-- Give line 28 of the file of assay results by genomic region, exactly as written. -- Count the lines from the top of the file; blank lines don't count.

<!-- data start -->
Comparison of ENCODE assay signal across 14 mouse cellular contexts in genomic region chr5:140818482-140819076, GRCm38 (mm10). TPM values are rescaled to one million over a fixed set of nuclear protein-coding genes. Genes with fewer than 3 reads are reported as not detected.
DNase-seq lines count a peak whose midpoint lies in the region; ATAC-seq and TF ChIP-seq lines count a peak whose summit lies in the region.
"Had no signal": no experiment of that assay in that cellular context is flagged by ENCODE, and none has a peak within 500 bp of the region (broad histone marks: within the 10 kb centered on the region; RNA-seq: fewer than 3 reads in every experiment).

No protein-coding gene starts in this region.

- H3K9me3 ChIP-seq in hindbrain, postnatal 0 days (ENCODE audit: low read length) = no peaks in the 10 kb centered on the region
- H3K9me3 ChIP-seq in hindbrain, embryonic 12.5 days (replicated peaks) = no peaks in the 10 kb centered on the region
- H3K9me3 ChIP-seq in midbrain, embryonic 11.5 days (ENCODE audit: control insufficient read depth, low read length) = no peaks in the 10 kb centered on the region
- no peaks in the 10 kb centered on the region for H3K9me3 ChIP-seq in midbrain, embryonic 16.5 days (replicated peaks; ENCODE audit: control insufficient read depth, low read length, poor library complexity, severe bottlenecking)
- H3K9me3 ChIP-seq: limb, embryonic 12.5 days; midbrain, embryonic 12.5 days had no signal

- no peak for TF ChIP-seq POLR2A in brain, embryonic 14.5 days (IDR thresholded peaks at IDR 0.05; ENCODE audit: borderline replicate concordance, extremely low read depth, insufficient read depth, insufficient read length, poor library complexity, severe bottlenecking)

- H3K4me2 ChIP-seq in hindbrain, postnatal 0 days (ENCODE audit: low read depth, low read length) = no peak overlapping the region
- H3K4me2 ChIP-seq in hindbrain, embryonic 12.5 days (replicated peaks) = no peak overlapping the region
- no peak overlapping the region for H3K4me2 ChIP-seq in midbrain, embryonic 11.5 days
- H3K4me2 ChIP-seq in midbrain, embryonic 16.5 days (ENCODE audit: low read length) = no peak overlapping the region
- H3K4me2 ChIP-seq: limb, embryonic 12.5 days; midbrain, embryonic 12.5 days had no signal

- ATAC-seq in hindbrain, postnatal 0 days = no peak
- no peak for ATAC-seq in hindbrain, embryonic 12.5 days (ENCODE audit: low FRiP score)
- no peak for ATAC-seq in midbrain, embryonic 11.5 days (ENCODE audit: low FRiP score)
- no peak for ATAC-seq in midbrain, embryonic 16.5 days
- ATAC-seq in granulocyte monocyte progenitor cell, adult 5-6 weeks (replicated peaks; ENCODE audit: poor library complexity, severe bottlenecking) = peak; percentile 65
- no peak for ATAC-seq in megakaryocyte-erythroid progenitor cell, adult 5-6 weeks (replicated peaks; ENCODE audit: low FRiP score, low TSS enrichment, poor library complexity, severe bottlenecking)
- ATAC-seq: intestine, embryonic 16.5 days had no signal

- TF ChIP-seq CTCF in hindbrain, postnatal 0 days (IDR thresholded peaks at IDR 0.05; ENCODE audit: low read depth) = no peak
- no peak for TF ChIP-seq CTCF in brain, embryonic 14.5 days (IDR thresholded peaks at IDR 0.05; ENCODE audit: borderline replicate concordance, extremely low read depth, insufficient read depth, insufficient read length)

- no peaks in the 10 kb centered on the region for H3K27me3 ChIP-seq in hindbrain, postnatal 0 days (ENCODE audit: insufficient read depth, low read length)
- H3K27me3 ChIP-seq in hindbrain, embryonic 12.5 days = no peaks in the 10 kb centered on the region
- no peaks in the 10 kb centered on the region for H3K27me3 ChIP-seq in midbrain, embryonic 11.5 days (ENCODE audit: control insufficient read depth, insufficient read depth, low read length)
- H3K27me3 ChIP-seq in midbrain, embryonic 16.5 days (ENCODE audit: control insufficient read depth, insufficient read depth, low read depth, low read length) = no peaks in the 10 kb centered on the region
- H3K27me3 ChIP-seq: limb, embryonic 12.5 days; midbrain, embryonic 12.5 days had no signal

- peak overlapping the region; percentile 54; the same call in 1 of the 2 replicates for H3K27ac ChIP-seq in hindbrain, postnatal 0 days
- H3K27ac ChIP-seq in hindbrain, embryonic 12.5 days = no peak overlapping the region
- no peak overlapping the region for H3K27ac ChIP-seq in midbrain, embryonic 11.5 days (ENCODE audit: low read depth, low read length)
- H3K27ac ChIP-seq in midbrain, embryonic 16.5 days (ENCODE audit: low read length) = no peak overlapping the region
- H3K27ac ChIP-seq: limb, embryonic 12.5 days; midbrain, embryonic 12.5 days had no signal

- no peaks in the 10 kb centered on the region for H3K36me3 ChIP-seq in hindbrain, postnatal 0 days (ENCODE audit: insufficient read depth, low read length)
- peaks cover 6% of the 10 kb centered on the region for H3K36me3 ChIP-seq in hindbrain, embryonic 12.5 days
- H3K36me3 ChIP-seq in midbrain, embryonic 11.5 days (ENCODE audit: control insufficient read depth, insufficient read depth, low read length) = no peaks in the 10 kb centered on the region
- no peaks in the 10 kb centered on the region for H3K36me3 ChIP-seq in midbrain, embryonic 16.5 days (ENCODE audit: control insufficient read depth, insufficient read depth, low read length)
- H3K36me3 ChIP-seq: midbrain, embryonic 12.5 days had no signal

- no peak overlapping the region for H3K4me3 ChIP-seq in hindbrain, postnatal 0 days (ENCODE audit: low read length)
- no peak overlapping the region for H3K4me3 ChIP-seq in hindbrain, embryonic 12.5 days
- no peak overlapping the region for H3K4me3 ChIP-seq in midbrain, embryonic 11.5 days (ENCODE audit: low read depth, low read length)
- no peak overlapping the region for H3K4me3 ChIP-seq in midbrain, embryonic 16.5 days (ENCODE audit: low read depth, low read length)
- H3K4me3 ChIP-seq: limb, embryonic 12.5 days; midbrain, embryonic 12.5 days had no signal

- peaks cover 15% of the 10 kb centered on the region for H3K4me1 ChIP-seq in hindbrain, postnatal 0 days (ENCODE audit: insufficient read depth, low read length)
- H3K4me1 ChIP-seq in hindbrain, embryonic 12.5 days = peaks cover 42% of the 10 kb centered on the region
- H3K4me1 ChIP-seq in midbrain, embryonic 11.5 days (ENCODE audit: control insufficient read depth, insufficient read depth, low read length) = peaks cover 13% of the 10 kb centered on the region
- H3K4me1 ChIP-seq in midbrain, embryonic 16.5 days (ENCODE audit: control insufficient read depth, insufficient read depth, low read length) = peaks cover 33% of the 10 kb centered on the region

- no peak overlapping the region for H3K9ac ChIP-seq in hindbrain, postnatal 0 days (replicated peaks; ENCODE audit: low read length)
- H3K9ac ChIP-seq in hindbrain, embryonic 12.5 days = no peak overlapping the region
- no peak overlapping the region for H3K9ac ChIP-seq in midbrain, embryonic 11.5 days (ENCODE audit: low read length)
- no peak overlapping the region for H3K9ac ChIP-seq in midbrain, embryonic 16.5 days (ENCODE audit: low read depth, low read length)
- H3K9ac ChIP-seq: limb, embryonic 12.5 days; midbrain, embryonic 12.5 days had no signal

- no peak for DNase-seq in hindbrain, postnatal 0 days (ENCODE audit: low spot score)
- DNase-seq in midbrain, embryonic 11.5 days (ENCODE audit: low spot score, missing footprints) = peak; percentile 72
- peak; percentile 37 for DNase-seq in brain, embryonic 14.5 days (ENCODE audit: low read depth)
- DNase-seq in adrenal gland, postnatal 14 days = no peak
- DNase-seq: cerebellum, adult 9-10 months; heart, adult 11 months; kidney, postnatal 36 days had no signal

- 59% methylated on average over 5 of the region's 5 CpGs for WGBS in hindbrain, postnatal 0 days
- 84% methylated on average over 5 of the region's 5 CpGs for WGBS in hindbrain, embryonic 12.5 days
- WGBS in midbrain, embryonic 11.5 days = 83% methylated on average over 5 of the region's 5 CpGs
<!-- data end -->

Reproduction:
- H3K27me3 ChIP-seq in midbrain, embryonic 16.5 days (ENCODE audit: control insufficient read depth, insufficient read depth, low read depth, low read length) = no peaks in the 10 kb centered on the region